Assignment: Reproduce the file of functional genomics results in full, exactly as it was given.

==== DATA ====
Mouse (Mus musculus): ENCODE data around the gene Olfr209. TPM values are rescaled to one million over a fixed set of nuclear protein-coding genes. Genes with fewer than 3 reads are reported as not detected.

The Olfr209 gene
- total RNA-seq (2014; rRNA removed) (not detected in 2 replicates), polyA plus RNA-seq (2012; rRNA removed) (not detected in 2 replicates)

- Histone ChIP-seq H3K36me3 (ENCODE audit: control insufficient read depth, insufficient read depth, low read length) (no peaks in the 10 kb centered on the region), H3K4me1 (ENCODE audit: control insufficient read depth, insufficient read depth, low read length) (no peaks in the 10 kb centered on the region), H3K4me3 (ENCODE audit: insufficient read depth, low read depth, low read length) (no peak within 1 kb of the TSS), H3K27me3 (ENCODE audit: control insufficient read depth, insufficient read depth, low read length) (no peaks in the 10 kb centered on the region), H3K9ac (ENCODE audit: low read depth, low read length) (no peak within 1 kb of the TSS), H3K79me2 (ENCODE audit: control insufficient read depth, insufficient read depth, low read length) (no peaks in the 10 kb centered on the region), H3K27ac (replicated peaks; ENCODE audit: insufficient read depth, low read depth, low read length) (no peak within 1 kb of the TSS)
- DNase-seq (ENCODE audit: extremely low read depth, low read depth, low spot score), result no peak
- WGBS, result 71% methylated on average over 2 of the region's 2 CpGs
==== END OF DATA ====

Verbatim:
Mouse (Mus musculus): ENCODE data around the gene Olfr209. TPM values are rescaled to one million over a fixed set of nuclear protein-coding genes. Genes with fewer than 3 reads are reported as not detected.

The Olfr209 gene
- total RNA-seq (2014; rRNA removed) (not detected in 2 replicates), polyA plus RNA-seq (2012; rRNA removed) (not detected in 2 replicates)

- Histone ChIP-seq H3K36me3 (ENCODE audit: control insufficient read depth, insufficient read depth, low read length) (no peaks in the 10 kb centered on the region), H3K4me1 (ENCODE audit: control insufficient read depth, insufficient read depth, low read length) (no peaks in the 10 kb centered on the region), H3K4me3 (ENCODE audit: insufficient read depth, low read depth, low read length) (no peak within 1 kb of the TSS), H3K27me3 (ENCODE audit: control insufficient read depth, insufficient read depth, low read length) (no peaks in the 10 kb centered on the region), H3K9ac (ENCODE audit: low read depth, low read length) (no peak within 1 kb of the TSS), H3K79me2 (ENCODE audit: control insufficient read depth, insufficient read depth, low read length) (no peaks in the 10 kb centered on the region), H3K27ac (replicated peaks; ENCODE audit: insufficient read depth, low read depth, low read length) (no peak within 1 kb of the TSS)
- DNase-seq (ENCODE audit: extremely low read depth, low read depth, low spot score), result no peak
- WGBS, result 71% methylated on average over 2 of the region's 2 CpGs